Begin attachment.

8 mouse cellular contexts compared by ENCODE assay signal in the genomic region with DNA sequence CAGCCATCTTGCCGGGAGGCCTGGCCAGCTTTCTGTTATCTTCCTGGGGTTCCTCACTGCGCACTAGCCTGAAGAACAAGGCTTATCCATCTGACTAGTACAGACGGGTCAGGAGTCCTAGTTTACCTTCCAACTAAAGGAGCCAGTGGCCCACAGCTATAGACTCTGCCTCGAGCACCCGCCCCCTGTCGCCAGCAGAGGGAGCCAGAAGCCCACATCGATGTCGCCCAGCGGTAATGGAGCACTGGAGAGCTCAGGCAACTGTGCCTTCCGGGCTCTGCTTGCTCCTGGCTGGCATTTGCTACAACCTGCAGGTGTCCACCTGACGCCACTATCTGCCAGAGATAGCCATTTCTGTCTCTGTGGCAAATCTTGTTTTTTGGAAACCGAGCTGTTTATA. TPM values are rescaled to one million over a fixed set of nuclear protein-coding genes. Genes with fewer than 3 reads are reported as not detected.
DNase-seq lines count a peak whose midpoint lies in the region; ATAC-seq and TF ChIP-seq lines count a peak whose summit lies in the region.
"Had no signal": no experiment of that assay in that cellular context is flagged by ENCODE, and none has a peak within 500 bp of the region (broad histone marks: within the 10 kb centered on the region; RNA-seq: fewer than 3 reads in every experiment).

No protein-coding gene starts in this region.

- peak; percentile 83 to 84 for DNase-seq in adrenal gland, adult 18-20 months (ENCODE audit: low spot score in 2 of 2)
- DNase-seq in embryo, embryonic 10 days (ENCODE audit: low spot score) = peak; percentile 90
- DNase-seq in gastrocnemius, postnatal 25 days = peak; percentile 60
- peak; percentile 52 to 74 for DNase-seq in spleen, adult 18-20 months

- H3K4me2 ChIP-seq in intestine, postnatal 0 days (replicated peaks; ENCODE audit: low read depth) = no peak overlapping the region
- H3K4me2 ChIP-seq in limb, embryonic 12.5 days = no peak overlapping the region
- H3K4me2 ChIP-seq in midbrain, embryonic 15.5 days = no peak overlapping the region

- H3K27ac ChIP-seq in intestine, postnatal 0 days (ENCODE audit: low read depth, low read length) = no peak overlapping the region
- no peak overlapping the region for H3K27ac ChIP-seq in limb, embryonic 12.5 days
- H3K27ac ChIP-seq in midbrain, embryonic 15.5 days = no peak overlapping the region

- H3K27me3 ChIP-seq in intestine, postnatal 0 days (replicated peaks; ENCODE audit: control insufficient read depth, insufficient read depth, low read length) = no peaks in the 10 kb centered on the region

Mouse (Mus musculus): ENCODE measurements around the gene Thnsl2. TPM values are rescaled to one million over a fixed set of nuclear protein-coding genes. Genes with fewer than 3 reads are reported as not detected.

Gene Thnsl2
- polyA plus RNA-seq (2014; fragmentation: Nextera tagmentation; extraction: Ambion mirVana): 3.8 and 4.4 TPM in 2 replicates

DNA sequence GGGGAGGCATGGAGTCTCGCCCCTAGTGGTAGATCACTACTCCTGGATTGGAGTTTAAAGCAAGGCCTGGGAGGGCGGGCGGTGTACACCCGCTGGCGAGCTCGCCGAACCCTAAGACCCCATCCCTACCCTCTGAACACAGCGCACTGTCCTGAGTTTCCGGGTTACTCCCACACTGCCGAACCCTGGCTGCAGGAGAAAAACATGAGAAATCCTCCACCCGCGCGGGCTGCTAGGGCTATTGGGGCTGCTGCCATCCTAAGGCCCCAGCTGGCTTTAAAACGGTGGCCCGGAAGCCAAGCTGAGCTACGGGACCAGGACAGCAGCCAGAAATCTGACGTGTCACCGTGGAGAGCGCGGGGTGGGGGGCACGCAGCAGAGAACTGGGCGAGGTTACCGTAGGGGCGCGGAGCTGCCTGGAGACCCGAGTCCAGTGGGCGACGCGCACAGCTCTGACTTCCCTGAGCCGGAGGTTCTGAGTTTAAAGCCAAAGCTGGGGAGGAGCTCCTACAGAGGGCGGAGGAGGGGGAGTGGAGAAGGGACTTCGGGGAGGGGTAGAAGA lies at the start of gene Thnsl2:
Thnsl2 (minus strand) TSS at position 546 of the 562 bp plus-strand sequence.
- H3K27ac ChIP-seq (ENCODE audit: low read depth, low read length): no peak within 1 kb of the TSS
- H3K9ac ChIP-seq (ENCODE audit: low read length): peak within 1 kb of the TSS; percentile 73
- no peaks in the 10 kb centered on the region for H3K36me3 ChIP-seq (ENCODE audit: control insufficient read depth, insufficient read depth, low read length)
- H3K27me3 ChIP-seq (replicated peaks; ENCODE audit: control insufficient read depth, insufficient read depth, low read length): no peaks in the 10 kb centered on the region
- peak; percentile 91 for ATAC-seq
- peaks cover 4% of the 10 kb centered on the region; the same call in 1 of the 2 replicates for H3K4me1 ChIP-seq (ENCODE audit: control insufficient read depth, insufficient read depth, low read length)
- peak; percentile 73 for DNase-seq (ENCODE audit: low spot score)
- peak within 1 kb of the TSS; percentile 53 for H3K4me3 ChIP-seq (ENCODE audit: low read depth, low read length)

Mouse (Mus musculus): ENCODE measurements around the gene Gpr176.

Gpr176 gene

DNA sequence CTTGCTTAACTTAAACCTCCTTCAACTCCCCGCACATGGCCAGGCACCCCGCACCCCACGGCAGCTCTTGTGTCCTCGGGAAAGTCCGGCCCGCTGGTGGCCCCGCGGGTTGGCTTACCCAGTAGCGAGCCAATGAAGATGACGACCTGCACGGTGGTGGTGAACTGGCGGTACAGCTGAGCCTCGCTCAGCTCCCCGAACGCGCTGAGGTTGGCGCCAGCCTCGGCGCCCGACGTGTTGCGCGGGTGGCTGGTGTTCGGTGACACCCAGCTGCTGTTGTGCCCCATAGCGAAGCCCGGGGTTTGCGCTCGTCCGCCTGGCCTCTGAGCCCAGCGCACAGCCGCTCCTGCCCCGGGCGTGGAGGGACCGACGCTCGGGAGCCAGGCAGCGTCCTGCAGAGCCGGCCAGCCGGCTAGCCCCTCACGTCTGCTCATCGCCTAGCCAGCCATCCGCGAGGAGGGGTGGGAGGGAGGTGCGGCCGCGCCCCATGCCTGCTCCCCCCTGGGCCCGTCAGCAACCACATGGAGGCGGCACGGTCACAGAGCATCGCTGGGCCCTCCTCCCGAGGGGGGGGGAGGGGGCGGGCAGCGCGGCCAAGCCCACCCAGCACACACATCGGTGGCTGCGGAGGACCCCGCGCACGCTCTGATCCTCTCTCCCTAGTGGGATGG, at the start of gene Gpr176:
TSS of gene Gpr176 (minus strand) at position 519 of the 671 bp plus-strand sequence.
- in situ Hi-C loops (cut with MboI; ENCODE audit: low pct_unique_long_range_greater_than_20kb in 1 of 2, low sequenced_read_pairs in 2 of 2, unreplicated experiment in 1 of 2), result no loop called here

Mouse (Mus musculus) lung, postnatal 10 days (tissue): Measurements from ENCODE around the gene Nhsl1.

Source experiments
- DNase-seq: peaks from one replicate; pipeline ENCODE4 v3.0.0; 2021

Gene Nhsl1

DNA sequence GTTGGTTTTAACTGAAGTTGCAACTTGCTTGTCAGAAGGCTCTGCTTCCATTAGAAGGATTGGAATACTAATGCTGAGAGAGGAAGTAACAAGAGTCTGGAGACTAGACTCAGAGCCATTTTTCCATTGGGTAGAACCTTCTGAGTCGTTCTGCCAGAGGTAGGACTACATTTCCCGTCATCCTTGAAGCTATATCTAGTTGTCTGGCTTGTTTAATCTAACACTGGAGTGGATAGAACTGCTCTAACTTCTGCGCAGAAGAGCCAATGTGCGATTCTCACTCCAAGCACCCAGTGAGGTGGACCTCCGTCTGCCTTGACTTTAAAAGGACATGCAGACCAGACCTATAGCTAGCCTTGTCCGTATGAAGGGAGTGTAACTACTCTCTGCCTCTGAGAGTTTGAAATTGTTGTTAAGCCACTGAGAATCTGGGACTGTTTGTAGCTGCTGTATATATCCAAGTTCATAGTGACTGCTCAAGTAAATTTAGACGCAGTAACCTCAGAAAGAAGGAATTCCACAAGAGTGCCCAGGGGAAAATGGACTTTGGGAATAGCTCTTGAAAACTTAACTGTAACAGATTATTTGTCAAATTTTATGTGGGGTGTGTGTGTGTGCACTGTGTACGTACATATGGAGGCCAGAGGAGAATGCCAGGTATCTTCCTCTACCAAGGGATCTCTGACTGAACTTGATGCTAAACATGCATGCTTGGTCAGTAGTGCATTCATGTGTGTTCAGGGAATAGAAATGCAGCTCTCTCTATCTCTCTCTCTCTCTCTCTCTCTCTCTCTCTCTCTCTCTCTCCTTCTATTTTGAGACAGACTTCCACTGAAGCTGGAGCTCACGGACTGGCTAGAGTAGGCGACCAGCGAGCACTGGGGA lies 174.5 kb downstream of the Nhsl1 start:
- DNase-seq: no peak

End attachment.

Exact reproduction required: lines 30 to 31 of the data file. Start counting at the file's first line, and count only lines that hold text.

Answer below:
Gpr176 gene

DNA sequence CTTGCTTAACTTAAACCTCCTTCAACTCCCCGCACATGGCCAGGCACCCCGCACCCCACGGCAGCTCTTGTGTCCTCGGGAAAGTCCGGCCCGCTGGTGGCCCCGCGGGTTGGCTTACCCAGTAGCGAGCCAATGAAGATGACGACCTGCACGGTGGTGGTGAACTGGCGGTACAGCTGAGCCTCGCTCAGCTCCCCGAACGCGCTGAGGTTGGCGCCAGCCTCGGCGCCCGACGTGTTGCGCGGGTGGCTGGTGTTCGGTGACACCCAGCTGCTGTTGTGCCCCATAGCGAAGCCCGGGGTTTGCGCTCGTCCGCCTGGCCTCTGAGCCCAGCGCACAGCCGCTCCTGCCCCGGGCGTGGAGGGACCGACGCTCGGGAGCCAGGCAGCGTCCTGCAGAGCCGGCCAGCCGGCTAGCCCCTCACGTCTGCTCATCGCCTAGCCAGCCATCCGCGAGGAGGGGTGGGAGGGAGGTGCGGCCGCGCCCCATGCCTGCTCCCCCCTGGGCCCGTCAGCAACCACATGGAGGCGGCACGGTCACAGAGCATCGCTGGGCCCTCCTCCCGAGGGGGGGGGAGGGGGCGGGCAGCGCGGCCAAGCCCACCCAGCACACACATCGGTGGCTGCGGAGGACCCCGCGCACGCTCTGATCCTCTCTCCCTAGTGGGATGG, at the start of gene Gpr176: